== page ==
• shockedsoshockedshockedsoshocked Posts: 3,953
    Depending on what you do, the week at altitude at AdH could do more harm than good!
    "A cyclist has nothing to lose but his chain"

    PTP Runner Up 2015
  • DaSyDaSy Posts: 599
    I found that at the top of the Col de Bonnette/Restefonde at around 2800m. I gave a little sprint out of the saddle near the top, and my heart rate shot out of control.

    I agree with those above in that there really isn't too much you can do about it realistically. Just be aware of the effect and try to breath deeply from the diaphragm rather than shallow pant, and don't push too hard straight away, build up speed over a short time.

    And good luck, don't forget to enjoy it...
    Complicating matters since 1965
  • Alex_Simmons/RSTAlex_Simmons/RST Posts: 4,161
    There's an article in Cycling weekly this week about altitude training where they put you in a barometric chamber thingy and you cycle on a tread mill. Costs a fortune though so I'm not sure how practical that would be. Other than that, can you spend the day before or even night before in a hotel at that height to acclimatise?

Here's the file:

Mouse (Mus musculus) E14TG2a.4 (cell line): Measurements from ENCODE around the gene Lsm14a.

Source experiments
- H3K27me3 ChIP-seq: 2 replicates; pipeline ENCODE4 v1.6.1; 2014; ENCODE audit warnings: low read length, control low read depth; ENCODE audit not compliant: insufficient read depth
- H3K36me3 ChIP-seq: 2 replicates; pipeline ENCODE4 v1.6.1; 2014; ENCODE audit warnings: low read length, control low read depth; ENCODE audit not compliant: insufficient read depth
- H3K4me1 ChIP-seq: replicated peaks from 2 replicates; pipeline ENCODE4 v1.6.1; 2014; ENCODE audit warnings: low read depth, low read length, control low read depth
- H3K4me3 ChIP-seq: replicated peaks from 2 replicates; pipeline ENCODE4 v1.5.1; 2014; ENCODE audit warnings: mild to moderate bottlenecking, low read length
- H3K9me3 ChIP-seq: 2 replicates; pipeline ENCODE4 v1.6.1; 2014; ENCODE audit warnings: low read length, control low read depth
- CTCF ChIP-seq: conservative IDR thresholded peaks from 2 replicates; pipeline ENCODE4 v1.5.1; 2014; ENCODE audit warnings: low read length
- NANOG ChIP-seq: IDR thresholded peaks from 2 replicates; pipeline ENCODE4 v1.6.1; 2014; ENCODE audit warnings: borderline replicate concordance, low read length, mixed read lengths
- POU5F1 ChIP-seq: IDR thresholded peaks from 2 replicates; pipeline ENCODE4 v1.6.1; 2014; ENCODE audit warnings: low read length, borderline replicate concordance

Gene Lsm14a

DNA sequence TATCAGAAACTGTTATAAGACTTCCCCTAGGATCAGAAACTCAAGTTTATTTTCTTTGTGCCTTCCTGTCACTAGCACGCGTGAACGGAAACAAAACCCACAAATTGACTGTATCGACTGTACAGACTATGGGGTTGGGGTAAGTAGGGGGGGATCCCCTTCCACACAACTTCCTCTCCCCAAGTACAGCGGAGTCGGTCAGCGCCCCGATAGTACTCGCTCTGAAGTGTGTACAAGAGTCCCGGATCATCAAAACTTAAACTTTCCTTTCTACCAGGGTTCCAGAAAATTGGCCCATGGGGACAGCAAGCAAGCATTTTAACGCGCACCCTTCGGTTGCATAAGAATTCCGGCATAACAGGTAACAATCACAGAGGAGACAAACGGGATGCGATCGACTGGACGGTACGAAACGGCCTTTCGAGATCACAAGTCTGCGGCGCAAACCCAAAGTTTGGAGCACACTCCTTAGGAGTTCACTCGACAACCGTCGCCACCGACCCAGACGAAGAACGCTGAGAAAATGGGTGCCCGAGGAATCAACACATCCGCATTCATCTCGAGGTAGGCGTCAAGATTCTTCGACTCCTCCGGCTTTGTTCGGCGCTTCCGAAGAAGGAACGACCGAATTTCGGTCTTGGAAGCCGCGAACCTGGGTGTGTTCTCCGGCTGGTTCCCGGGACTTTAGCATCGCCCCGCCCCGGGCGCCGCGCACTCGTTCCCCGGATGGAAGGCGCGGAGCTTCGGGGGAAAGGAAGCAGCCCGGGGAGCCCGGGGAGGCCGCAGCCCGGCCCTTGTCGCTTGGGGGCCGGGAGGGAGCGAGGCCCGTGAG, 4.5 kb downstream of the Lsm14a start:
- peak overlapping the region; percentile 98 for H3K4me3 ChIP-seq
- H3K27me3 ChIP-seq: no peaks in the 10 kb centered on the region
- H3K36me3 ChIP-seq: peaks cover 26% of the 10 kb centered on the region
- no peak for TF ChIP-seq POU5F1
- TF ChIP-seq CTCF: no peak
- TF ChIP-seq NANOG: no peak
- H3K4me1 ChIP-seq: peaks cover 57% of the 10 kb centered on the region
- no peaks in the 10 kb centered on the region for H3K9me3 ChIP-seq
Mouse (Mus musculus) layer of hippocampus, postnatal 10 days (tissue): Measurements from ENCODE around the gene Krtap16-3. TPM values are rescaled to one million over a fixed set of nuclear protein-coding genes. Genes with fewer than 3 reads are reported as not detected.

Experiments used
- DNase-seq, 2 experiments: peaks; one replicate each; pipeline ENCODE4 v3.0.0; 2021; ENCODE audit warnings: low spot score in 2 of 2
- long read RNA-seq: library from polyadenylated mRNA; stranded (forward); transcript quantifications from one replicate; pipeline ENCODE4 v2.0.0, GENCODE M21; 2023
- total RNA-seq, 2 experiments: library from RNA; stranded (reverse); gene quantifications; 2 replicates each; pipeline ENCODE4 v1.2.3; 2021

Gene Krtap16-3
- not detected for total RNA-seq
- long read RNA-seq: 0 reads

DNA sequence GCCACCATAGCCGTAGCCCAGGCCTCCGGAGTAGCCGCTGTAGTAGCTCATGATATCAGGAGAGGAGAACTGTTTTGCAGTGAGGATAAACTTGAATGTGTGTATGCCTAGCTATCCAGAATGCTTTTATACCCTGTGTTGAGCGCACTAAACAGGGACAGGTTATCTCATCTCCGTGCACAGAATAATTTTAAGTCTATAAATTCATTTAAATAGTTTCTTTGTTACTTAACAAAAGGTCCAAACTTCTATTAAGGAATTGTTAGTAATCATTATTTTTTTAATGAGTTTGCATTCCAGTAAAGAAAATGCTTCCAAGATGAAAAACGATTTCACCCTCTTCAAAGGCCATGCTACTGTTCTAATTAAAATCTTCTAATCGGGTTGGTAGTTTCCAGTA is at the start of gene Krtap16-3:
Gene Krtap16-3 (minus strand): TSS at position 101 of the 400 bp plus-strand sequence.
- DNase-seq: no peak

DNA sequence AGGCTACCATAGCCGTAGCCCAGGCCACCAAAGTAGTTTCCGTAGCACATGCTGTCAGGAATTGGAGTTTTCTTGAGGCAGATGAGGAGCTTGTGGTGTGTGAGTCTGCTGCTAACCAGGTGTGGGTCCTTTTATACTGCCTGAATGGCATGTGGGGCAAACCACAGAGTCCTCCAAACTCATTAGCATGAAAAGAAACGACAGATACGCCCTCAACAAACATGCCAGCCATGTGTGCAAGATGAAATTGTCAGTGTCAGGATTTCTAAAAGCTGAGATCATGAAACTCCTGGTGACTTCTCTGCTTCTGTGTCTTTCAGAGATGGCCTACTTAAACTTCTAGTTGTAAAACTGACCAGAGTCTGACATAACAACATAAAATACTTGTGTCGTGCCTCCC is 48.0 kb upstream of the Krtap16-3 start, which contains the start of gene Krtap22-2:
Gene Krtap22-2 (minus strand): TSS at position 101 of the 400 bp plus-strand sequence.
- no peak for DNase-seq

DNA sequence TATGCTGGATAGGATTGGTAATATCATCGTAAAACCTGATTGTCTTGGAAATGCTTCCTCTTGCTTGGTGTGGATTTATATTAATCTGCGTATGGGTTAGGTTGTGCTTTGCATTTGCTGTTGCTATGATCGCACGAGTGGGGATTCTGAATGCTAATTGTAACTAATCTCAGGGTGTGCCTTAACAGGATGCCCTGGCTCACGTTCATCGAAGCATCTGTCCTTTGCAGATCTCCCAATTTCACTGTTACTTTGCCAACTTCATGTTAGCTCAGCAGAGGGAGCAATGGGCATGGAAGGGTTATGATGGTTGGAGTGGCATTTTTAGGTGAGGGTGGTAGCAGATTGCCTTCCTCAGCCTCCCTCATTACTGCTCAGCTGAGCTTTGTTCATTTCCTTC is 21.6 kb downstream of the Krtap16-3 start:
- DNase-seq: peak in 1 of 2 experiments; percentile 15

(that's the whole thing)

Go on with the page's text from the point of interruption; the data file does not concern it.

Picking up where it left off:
A waste of money.

    Acclimation for competition at altitude requires several weeks of living/training at altitude, or at least 8-12 hours per day exposure to hypoxic conditions.

    An hour or so per week in such conditions won't cut it, and in fact all it will probably do is lower the value of your training as you'll be forced to reduce power output and not gain any of the relevant benefits.

    Get threshold power up as high as you can.

    I recently wrote an FAQ on the item on this page:
  • supra-mansupra-man Posts: 358